Argentina's President Sees Jewish Conspiracy?

Cristina Fernandez links 'vulture funds', Jewish backlash on Iran ties, and Gaza war in bizarre UNGA speech.

Gil Ronen,

Argentina's Cristina Fernandez de Kirchner
Argentina's Cristina Fernandez de Kirchner
Reuters

The leader of Argentina's Jewish community lamented on Monday the speech President Cristina Fernandez de Kirchner gave Friday at the UN General Assembly which was, he alleged, unfairly critical of the community.

The speech also appears to hint at a Jewish conspiracy behind the economic crisis experienced by Argentina in recent decades – though Fernandez never said so outright.

Fernandez blasted Jewish community leaders for their unwillingness to let Iran participate in the probe into the 1994 Argentine Jewish Charities Federation (AMIA) bombing attack in Buenos Aires, which left 85 people dead and 300 others injured.

A year ago Iran confirmed that it would cooperate with Argentina in probing the attack after charges that Tehran was behind it.

Addressing the assembly, Fernandez charged that “The Jewish institutions that always support us, they turned against us. When we signed the agreement [of cooperation with Iran] it seemed that the internal and external demons were unleashed. Jewish institutions who had accompanied us turned against us. When we decided to cooperate they accused us of complicity with the State of Iran.”

The speech was not well received by Argentina's Jewish leaders. The Jewish Telegraphic Agency quoted Julio Schlosser, head of the country’s Jewish political umbrella organization, as saying “we've always said that the Republic of Iran, or the terrorist state of Iran, is not a valid partner since they are not trustworthy in any memorandum that seeks the truth. She (Fernandez) tried to turn victims into victimizers. We were victims of terrorism. We are the victims of the only demon which is the Islamic Republic of Iran."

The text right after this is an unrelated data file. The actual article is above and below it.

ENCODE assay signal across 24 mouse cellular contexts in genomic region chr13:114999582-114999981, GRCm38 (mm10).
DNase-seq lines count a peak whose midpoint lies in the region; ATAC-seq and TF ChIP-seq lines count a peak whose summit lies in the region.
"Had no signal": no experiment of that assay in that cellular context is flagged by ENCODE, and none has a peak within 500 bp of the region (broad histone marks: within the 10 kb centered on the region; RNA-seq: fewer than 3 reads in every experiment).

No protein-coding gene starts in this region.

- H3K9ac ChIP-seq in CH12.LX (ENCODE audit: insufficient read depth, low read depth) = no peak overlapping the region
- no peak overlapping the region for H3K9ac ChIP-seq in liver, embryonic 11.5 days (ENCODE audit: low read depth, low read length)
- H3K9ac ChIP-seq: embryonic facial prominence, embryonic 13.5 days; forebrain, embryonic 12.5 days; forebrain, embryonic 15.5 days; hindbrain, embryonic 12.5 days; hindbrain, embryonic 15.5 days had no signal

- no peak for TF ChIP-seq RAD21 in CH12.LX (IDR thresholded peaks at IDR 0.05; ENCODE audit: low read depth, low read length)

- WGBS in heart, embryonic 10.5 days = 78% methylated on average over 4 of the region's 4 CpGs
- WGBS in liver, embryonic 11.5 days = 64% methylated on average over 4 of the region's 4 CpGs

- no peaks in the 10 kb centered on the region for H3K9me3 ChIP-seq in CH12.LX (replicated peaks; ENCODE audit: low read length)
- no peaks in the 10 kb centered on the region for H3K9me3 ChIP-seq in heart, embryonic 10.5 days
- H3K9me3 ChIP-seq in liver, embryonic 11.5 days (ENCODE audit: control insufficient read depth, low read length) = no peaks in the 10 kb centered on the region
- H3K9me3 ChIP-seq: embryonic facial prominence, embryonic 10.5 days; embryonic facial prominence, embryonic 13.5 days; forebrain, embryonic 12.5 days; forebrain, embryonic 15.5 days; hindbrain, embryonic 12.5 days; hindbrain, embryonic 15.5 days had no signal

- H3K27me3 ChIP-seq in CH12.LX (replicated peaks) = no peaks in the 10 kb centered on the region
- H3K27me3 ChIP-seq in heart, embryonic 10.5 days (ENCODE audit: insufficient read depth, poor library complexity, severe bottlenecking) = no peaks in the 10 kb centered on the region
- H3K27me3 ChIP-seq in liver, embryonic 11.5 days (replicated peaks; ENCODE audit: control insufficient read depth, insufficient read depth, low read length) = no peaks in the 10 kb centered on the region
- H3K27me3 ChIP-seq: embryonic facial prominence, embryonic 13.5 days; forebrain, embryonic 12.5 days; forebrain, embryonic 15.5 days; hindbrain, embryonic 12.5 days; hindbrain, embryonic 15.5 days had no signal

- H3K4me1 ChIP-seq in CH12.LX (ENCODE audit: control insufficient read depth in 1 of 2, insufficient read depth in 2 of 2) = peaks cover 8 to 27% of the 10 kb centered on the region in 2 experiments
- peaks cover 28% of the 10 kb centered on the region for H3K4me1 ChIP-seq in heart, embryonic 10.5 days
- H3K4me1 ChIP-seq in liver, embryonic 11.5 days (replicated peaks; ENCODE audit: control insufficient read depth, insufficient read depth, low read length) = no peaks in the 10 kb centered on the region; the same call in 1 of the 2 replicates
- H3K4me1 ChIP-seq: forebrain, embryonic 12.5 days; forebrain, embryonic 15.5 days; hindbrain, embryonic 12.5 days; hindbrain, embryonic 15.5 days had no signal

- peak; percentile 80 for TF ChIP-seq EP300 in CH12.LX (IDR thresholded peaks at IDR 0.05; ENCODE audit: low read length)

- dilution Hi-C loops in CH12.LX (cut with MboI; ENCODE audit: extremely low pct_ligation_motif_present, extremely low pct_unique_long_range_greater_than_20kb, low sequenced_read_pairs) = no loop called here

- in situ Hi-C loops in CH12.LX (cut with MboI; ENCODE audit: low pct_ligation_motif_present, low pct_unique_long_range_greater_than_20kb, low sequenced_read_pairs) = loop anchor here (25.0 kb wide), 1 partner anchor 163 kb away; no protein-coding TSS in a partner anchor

Kirchner appeared to draw a link between Jewish opposition to Argentina's cooperation with Iran on the AMIA bombing, the “vulture funds” – commonly known as hold-out funds – that her country owes money to, and Israel's Gaza war, in her speech at the General Assembly. She devoted a large portion of her speech to the need to confront “economic terrorists” like the hold-out funds.

The hold-out funds, having bought heavily discounted defaulted Argentina 2033 bonds remaining on the market after its 2001 default, then refused to join the the debt restructuring in 2005 and 2010, when about 90% of bondholders agreed to accept conversion of the defaulted bonds into new ones with longer maturity and lower interest rates.

According to Global-Investment.com, the leading hold-out funds that refuse to accept the restucturing are NMB Capital's Elliott Fund, run by Paul Elliott Singer, and Aurelius Capital, run by Mark Brodsky – and both Singer and Brodsky are Jewish.

Kirchner also called in the UN speech for recognition of a Palestinian state and for preventing the “disproportonate use of force” by Israel “that has caused the death of hundreds of women and children.” At the same time, she said that Israel has the right to live safely within its borders and denounced rocket fire at Israel. 

Taking steps to redefine who the world's true terrorists are will be a step toward cutting the 'Gordian knots' that plague world politics currently, she said. 

A 2011 poll conducted by the Gino Germani Research Institute of the University of Buenos Aires on behalf of the Anti-Defamation League and Delegación de Asociaciones Israelitas Argentinas showed that a majority of Argentines held anti-Semitic sentiments or prejudices. Of the 1,510 Argentines surveyed, 82% agreed with statements "that Jews are preoccupied with making money," 49% said that they "talk too much about what happened to them in the Holocaust", 68% said that they have "too much power in the business world", and 22% said that the Jews killed Jesus. The majority of people interviewed also expressed belief that Jews are more loyal to Israel than their country of birth.


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